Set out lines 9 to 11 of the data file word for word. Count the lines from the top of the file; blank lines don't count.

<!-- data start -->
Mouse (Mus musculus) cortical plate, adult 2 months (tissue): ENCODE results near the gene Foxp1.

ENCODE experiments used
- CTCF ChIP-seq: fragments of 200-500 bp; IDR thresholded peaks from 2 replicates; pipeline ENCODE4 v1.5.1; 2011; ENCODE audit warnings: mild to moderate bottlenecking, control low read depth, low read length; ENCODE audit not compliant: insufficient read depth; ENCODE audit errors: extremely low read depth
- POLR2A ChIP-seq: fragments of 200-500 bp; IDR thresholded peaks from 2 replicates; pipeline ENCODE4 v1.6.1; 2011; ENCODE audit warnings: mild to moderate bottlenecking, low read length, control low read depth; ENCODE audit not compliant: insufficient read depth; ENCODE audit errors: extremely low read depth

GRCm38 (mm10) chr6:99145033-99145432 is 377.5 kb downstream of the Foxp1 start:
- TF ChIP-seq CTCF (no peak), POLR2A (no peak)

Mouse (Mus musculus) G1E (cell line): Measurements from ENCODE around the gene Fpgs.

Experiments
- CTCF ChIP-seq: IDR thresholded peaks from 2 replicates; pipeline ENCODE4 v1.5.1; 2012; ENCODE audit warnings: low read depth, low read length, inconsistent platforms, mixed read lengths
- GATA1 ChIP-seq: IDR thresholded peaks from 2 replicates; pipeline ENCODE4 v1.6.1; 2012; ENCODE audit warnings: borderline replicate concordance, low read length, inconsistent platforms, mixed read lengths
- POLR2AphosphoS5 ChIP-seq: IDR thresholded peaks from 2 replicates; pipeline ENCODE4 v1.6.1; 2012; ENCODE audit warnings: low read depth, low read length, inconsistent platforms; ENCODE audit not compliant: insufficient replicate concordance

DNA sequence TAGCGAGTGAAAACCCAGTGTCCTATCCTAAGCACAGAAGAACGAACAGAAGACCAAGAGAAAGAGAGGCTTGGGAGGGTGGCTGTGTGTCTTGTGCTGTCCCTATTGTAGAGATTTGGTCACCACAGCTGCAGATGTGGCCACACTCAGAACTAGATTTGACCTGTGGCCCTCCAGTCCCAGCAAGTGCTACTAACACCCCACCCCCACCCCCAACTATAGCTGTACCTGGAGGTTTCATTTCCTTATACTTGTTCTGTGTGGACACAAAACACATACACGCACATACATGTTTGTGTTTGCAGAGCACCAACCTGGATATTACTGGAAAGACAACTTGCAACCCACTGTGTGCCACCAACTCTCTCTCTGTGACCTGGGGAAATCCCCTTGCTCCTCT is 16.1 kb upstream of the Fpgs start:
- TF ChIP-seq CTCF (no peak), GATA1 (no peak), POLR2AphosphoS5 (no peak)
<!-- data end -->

- CTCF ChIP-seq: IDR thresholded peaks from 2 replicates; pipeline ENCODE4 v1.5.1; 2012; ENCODE audit warnings: low read depth, low read length, inconsistent platforms, mixed read lengths
- GATA1 ChIP-seq: IDR thresholded peaks from 2 replicates; pipeline ENCODE4 v1.6.1; 2012; ENCODE audit warnings: borderline replicate concordance, low read length, inconsistent platforms, mixed read lengths
- POLR2AphosphoS5 ChIP-seq: IDR thresholded peaks from 2 replicates; pipeline ENCODE4 v1.6.1; 2012; ENCODE audit warnings: low read depth, low read length, inconsistent platforms; ENCODE audit not compliant: insufficient replicate concordance